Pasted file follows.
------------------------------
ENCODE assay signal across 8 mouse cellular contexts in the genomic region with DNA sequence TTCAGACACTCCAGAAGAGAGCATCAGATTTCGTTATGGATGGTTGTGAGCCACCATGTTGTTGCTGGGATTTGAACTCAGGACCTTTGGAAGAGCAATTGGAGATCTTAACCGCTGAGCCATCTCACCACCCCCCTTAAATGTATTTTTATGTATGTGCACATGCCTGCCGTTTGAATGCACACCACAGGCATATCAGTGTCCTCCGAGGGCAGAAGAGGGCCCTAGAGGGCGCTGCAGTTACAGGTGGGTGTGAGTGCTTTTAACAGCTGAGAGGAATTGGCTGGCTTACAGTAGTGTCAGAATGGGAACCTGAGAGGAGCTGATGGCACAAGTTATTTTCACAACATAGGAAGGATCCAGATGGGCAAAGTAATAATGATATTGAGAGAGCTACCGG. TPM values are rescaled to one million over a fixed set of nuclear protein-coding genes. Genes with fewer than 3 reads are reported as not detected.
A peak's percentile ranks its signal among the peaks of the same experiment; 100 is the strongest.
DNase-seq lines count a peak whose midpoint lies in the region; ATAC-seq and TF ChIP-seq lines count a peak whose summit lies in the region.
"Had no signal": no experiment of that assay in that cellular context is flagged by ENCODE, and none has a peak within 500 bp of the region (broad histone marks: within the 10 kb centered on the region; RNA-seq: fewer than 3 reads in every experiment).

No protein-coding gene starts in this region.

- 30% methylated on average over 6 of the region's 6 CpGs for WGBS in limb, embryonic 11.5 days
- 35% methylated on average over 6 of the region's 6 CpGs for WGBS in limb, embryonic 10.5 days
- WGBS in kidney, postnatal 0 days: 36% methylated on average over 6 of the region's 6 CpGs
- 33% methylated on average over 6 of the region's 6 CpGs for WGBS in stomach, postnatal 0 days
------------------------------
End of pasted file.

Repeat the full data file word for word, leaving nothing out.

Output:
ENCODE assay signal across 8 mouse cellular contexts in the genomic region with DNA sequence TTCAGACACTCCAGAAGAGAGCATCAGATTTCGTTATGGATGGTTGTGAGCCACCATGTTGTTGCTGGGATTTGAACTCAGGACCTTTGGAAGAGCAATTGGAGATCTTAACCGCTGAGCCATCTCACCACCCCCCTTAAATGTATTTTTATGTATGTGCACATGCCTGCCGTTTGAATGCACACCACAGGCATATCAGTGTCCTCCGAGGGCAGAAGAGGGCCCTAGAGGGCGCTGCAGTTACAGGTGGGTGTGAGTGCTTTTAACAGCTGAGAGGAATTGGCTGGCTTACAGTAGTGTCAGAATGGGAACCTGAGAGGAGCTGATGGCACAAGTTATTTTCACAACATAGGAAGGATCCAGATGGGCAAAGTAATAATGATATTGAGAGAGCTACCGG. TPM values are rescaled to one million over a fixed set of nuclear protein-coding genes. Genes with fewer than 3 reads are reported as not detected.
A peak's percentile ranks its signal among the peaks of the same experiment; 100 is the strongest.
DNase-seq lines count a peak whose midpoint lies in the region; ATAC-seq and TF ChIP-seq lines count a peak whose summit lies in the region.
"Had no signal": no experiment of that assay in that cellular context is flagged by ENCODE, and none has a peak within 500 bp of the region (broad histone marks: within the 10 kb centered on the region; RNA-seq: fewer than 3 reads in every experiment).

No protein-coding gene starts in this region.

- 30% methylated on average over 6 of the region's 6 CpGs for WGBS in limb, embryonic 11.5 days
- 35% methylated on average over 6 of the region's 6 CpGs for WGBS in limb, embryonic 10.5 days
- WGBS in kidney, postnatal 0 days: 36% methylated on average over 6 of the region's 6 CpGs
- 33% methylated on average over 6 of the region's 6 CpGs for WGBS in stomach, postnatal 0 days